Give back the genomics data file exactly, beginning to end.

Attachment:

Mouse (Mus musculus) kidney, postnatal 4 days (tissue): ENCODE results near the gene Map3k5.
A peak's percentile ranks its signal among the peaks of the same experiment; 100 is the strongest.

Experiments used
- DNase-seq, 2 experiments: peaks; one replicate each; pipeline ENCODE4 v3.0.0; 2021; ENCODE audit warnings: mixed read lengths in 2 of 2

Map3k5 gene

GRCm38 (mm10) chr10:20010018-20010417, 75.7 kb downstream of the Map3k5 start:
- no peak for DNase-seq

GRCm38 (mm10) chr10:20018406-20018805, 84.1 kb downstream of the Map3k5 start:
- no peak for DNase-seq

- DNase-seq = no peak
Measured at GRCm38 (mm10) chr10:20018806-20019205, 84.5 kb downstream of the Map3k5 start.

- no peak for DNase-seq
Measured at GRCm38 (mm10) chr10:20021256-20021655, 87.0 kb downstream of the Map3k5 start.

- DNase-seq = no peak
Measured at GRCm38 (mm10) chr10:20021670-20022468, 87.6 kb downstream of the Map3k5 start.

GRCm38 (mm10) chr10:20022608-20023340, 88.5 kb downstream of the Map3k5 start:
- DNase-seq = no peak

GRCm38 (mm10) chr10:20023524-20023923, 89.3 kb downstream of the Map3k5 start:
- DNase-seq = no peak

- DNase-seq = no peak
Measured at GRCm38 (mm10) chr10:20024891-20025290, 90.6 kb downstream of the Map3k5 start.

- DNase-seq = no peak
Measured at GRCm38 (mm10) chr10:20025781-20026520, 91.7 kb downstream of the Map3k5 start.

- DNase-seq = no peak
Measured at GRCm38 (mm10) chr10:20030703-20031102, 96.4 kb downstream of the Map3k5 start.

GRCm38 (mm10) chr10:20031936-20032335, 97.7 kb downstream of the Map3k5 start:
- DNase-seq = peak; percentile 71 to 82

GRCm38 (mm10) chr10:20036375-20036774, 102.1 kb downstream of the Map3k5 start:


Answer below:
Mouse (Mus musculus) kidney, postnatal 4 days (tissue): ENCODE results near the gene Map3k5.
A peak's percentile ranks its signal among the peaks of the same experiment; 100 is the strongest.

Experiments used
- DNase-seq, 2 experiments: peaks; one replicate each; pipeline ENCODE4 v3.0.0; 2021; ENCODE audit warnings: mixed read lengths in 2 of 2

Map3k5 gene

GRCm38 (mm10) chr10:20010018-20010417, 75.7 kb downstream of the Map3k5 start:
- no peak for DNase-seq

GRCm38 (mm10) chr10:20018406-20018805, 84.1 kb downstream of the Map3k5 start:
- no peak for DNase-seq

- DNase-seq = no peak
Measured at GRCm38 (mm10) chr10:20018806-20019205, 84.5 kb downstream of the Map3k5 start.

- no peak for DNase-seq
Measured at GRCm38 (mm10) chr10:20021256-20021655, 87.0 kb downstream of the Map3k5 start.

- DNase-seq = no peak
Measured at GRCm38 (mm10) chr10:20021670-20022468, 87.6 kb downstream of the Map3k5 start.

GRCm38 (mm10) chr10:20022608-20023340, 88.5 kb downstream of the Map3k5 start:
- DNase-seq = no peak

GRCm38 (mm10) chr10:20023524-20023923, 89.3 kb downstream of the Map3k5 start:
- DNase-seq = no peak

- DNase-seq = no peak
Measured at GRCm38 (mm10) chr10:20024891-20025290, 90.6 kb downstream of the Map3k5 start.

- DNase-seq = no peak
Measured at GRCm38 (mm10) chr10:20025781-20026520, 91.7 kb downstream of the Map3k5 start.

- DNase-seq = no peak
Measured at GRCm38 (mm10) chr10:20030703-20031102, 96.4 kb downstream of the Map3k5 start.

GRCm38 (mm10) chr10:20031936-20032335, 97.7 kb downstream of the Map3k5 start:
- DNase-seq = peak; percentile 71 to 82

GRCm38 (mm10) chr10:20036375-20036774, 102.1 kb downstream of the Map3k5 start: